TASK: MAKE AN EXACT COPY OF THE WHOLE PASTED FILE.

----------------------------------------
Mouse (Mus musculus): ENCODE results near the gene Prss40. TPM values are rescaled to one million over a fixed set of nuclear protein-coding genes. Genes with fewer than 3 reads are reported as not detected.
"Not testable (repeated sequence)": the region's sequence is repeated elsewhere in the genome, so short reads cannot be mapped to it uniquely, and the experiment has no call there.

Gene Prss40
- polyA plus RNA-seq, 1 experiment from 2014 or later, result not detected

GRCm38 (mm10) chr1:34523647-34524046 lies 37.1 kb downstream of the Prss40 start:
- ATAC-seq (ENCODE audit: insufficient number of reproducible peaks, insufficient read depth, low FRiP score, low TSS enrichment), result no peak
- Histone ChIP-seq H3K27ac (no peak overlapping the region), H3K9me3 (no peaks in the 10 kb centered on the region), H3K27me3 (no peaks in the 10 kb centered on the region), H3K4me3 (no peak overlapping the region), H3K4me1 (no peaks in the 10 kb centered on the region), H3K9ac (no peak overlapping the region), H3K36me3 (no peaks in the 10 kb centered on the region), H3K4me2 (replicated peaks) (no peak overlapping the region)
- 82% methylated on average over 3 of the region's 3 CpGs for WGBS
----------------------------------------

Mouse (Mus musculus): ENCODE results near the gene Prss40. TPM values are rescaled to one million over a fixed set of nuclear protein-coding genes. Genes with fewer than 3 reads are reported as not detected.
"Not testable (repeated sequence)": the region's sequence is repeated elsewhere in the genome, so short reads cannot be mapped to it uniquely, and the experiment has no call there.

Gene Prss40
- polyA plus RNA-seq, 1 experiment from 2014 or later, result not detected

GRCm38 (mm10) chr1:34523647-34524046 lies 37.1 kb downstream of the Prss40 start:
- ATAC-seq (ENCODE audit: insufficient number of reproducible peaks, insufficient read depth, low FRiP score, low TSS enrichment), result no peak
- Histone ChIP-seq H3K27ac (no peak overlapping the region), H3K9me3 (no peaks in the 10 kb centered on the region), H3K27me3 (no peaks in the 10 kb centered on the region), H3K4me3 (no peak overlapping the region), H3K4me1 (no peaks in the 10 kb centered on the region), H3K9ac (no peak overlapping the region), H3K36me3 (no peaks in the 10 kb centered on the region), H3K4me2 (replicated peaks) (no peak overlapping the region)
- 82% methylated on average over 3 of the region's 3 CpGs for WGBS